Hollyhock Seeds: How and When to Collect and Plant Them

To achieve the traditional look of an English cottage garden, it is essential to know the right time for planting hollyhock seeds. Moreover, hollyhocks (Alcea rosea) are truly impressive, boasting charming funnel-shaped flowers in pink, red, purple, yellow, or white hues. These flowers bloom on tall stems that can reach heights of 6ft (1.8m) or even more during the summer season. Additionally, the single-flowered varieties of hollyhocks serve as a vital food source for pollinators like bees. They also complement other flowers such as foxgloves, bellflowers, and lupins.

Our comprehensive guide provides all the necessary information on when to plant these stunning backyard beauties. By following this guide, you can bring your flower bed ideas to life and relish the splendid height and colorful display of hollyhocks in both summer and early fall.

When And How To Harvest Hollyhock Seeds

How to Save the Seeds

Understanding the growth cycle of hollyhock plants is immensely helpful for those interested in harvesting hollyhock seeds. As biennials, hollyhock plants undergo germination, growth, and blooming within a span of two growing seasons. One of the characteristics of the first season is the development of abundant foliage, forming large mounds of leaves. After overwintering, new growth emerges in the spring. During the second summer, the plants elongate, and flowers bloom along the entire length of the stalk. Bees frequently visit hollyhock blooms, facilitating easy pollination. Gardeners should wait a few weeks after the flowers fade before attempting to harvest the seeds.

Hollyhock Seeds

Seed pods start to form at the base of each spent flower, and as they progress, the faded petals drop from the plant. Typically, these hollyhock pods display a light green color and a somewhat flat appearance. Over time, the pods transition from green to shades of tan or brown, and when they become dry or papery, they are ready for harvesting. The mature seeds within the pods are dark brown and often arranged tightly in a coin-like pattern around the center.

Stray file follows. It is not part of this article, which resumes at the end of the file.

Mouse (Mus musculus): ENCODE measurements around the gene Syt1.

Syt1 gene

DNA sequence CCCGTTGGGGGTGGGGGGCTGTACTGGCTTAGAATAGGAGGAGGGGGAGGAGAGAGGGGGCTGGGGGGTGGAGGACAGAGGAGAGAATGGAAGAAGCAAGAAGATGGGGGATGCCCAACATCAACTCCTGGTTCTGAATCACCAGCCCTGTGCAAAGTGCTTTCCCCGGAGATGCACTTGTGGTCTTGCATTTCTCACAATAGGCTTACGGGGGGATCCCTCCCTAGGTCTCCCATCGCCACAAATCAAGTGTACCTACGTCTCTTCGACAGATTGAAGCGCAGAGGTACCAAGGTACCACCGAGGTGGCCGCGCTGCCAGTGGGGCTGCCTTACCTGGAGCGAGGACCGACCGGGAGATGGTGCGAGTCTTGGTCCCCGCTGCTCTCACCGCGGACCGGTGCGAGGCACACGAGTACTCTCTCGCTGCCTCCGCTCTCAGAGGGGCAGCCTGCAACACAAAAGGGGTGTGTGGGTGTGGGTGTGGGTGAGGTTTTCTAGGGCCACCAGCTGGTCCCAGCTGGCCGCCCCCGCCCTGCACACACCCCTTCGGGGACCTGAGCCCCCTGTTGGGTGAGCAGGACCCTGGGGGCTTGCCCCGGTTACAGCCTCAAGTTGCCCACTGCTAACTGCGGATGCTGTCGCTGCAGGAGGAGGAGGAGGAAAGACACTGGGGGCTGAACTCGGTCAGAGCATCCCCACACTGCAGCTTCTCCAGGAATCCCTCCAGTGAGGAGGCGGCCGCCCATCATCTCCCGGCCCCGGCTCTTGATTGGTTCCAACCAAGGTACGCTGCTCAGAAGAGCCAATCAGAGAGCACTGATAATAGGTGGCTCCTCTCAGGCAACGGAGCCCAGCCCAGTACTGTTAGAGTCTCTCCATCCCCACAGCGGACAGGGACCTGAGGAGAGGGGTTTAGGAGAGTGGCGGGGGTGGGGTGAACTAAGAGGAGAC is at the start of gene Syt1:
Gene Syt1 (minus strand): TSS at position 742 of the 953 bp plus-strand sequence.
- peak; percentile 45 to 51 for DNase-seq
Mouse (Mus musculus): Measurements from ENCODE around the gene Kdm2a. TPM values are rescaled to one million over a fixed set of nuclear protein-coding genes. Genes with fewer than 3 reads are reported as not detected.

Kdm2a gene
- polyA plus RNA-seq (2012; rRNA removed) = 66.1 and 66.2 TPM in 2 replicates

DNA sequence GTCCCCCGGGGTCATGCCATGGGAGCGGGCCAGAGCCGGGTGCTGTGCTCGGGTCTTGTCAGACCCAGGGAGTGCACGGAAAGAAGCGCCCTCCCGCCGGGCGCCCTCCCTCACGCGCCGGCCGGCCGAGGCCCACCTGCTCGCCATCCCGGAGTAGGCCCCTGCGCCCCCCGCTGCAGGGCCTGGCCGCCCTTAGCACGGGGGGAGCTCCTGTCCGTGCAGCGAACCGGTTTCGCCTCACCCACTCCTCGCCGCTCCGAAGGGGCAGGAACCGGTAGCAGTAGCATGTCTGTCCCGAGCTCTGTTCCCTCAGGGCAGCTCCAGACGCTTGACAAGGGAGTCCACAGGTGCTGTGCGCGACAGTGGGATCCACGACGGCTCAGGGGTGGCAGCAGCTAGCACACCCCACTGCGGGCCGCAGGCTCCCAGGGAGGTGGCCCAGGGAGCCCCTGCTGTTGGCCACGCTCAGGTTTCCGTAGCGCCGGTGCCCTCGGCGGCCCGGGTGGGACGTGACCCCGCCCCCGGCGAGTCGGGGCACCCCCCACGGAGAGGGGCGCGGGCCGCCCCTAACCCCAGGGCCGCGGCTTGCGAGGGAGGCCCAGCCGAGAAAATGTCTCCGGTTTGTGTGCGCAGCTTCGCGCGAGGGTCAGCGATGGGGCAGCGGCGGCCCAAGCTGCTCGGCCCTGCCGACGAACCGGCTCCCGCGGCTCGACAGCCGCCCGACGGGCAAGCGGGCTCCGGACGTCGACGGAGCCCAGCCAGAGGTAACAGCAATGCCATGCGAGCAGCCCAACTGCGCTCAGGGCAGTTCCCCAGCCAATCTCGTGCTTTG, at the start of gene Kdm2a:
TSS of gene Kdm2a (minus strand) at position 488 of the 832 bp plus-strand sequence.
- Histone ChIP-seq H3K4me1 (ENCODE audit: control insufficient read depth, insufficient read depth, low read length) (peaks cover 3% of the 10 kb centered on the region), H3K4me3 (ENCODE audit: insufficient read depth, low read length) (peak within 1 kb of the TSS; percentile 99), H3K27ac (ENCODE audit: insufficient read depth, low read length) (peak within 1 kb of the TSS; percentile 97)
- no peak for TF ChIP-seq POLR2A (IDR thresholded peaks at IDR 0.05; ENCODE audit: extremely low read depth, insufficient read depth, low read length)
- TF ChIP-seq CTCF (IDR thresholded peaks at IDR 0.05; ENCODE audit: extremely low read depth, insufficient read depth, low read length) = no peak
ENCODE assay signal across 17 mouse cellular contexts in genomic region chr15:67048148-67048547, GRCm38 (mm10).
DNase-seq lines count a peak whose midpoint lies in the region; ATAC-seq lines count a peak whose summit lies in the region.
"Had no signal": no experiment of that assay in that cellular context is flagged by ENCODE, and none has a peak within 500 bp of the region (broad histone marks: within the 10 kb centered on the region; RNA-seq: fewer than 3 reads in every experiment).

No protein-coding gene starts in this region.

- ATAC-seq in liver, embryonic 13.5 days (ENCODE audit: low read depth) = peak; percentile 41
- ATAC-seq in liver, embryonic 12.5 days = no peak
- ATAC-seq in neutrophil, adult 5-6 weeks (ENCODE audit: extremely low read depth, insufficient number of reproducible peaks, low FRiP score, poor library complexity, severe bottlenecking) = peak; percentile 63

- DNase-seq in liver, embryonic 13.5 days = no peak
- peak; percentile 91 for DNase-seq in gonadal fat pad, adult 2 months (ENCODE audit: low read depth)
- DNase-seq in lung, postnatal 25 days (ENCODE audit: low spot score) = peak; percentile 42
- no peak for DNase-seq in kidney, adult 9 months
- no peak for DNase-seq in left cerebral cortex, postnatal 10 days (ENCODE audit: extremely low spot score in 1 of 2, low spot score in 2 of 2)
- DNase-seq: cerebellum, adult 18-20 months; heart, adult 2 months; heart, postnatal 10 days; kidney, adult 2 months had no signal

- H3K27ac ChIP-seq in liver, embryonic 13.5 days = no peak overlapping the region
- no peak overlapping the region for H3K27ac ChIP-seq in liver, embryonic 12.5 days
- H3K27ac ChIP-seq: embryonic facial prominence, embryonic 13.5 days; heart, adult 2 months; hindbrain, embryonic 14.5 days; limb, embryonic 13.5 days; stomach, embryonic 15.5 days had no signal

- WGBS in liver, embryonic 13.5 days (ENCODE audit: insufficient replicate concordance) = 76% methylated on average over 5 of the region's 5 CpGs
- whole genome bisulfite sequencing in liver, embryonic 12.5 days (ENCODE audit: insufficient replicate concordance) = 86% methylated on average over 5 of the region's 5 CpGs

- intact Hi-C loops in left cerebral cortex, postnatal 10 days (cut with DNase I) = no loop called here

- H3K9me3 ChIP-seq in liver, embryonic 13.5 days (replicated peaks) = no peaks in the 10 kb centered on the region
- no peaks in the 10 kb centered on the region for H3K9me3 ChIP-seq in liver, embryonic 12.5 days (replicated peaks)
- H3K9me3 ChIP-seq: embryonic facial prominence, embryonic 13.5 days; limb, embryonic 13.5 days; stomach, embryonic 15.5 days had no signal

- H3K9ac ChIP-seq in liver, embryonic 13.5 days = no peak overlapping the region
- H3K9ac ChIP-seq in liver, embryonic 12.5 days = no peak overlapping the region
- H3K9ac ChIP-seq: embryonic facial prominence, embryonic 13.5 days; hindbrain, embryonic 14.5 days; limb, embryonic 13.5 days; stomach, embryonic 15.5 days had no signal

To collect the seeds, it is essential to remove the dry seed pods from the plant, while wearing gloves to protect sensitive skin from hollyhock irritation. Harvesting the seeds at their peak maturity is crucial, as seeds harvested too soon may rot or fail to germinate. Although leaving the seeds on the plant for an extended period may be tempting, it could lead to the mature pods cracking open and releasing the seeds into the garden. Consequently, experienced gardeners have found hollyhock plants to be vigorous self-seeders.

Storing the Seeds

Once harvested, it’s important to let mature hollyhock seeds dry for an additional one to two days. Afterward, you can store them in a cool and dark location until the planting season arrives. While growing hollyhock plants demands considerable patience in the initial seasons after planting, the subsequent successions of these flowers are guaranteed to bring a timeless charm year after year.

When to Plant Hollyhock Seeds

To decrease their vulnerability to a fungal disease called rust, it is recommended to cultivate hollyhocks as biennials. According to Jonathan Sheppard, the holder of the UK national collection of hollyhocks, these flowers are now considered short-lived perennials, often grown as biennials, resulting in flower production during their second year.

Moreover, closely related to hollyhocks, Alcalthaea are fantastic short-lived perennials that offer great value when introduced to the garden.

For those seeking the optimal timing to plant hollyhock seeds and alcalthaea, this provides the inside track.

Hollyhock Seeds

Plant Hollyhock Seeds in Spring

When it comes to hollyhocks, growing them from seed is a breeze. Regarding the ideal timing for planting hollyhock seeds, you have the option to sow them under cover in March, April, or May. Alternatively, you can sow them directly into the soil outside during May, June, or July. However, since they are biennial, it’s essential to bear in mind that they won’t bloom until the following year.